Saturday, November 10, 2012

Supreme Court Rules for Pro-lifer with Fetus Photos

In 2005, Greenwood County, S.C. police told Steven Lefemine and others of Columbia Christians for Life to toss their signs showing bloody aborted fetus photos, which they held in display on a street corner, lest they be ticketed for disturbing the peace. Lefemine sued for his First Amendment rights, and a federal district judge ruled in his favor, but refused to award nominal damages.  This week, the U.S. Supreme Court went further, allowing for monetary award for attorney's fee.

For background, read Judges Counter Obama's Attacks on Pro-lifers and also read Wyoming Pays $30,000 for Censoring Pro-life Posters

-- From "Supreme Court says antiabortion protester can claim legal fees" by David G. Savage, Washington Bureau, Los Angeles Times 11/5/12

Although the ruling [by the Supreme Court this week] concerned only legal fees, it probably will strengthen the hand of abortion protesters who clash with police or city officials. If they go to court and prevail on any claim, they can force officials to pay their legal costs.

The unsigned decision, based on legal briefs, had no recorded dissent.

The Supreme Court has adopted a broad approach to the Civil Rights Act and said plaintiffs can obtain civil rights fees if they prevail on any significant issue. Without hearing arguments in Lefemine vs. Wideman, the justices reversed the two lower courts on Monday and said the antiabortion protester was a "prevailing party" because he won the right to display his graphic photos on the sidewalk.

"What we argued is for the benefit of all protesters of all stripes all across the country," said Steven Fitschen, president of the National Legal Foundation in Virginia Beach, Va., which calls itself a "Christian public interest law firm."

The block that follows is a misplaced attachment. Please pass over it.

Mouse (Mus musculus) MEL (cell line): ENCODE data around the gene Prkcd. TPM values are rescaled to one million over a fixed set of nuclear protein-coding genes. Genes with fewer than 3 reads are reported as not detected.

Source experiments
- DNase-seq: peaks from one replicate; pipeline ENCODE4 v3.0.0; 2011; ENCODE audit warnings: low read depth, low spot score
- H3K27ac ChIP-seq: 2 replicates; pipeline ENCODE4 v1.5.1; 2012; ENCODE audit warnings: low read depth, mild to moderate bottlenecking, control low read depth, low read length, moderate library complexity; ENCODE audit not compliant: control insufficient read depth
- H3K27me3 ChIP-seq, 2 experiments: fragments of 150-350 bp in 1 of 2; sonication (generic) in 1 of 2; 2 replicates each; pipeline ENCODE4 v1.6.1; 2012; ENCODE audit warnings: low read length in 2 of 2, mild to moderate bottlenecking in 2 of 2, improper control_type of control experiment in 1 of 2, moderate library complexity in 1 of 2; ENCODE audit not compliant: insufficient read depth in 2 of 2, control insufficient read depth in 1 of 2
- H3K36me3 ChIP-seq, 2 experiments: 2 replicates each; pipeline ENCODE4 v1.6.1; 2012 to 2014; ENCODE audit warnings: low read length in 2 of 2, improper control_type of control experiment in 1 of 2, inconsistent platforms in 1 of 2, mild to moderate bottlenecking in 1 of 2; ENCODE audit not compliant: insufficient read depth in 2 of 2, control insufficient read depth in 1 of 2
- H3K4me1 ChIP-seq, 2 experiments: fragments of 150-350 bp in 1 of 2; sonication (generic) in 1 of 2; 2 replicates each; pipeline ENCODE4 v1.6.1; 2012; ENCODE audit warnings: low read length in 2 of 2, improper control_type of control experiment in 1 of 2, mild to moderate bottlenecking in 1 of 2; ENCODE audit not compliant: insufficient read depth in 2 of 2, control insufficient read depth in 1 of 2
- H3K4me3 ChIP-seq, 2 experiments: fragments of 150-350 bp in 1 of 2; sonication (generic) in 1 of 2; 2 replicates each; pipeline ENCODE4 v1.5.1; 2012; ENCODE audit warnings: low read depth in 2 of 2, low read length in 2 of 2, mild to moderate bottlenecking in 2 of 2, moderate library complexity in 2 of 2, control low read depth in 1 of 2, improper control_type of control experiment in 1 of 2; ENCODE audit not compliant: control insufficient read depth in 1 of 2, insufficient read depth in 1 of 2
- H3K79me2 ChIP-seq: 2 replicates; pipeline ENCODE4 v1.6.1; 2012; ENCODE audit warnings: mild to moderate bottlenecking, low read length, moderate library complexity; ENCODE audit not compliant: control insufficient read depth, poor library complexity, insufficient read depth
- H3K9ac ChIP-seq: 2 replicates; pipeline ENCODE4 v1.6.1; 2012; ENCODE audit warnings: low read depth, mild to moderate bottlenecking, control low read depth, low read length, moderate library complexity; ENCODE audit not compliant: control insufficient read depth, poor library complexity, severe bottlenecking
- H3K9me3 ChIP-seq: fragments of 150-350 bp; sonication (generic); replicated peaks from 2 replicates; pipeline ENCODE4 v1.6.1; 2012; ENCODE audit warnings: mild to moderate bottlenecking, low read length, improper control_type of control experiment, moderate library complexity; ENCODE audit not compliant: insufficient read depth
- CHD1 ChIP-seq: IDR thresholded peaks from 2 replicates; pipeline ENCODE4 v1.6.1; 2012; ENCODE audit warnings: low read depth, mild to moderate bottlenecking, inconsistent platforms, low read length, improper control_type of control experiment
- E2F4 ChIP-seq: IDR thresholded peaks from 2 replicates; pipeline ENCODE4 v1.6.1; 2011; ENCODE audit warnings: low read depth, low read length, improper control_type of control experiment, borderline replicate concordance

To read the entire article above, CLICK HERE.

From "Supreme Court: abortion protester may deserve lawyer fees" by Jonathan Stempel, Reuters 11/5/12

In its first decision since the 2012-2013 term officially began last month, the court reversed a ruling by the 4th U.S. Circuit Court of Appeals against Steven Lefemine and Columbia Christians for Life, which had sought to recover the fees.

Steven Fitschen, a lawyer for Lefemine, said attorneys' fees in the case may reach hundreds of thousands of dollars, and that other protesters should welcome the decision.

The case is Lefemine v. Wideman et al, U.S. Supreme Court, No. 12-168.

To read the entire article above, CLICK HERE.

From "Fees May Be in Store for Anti-Abortion Protesters" by Barbara Leonard, Courthouse News Service 11/5/12

Since further adjudication of the matter could uncover other grounds on which the police officers could contest liability for the attorneys' fees, however, the [U.S. Supreme] court emphasized that it is not making a guarantee for Lefemine.

The activist could appear before the Supreme Court again soon in trying to revive claims over a Madison Square Garden protest that police quashed. The 2nd Circuit threw out a lawsuit Lefemine filed in August 2012.

To read the entire article above, CLICK HERE.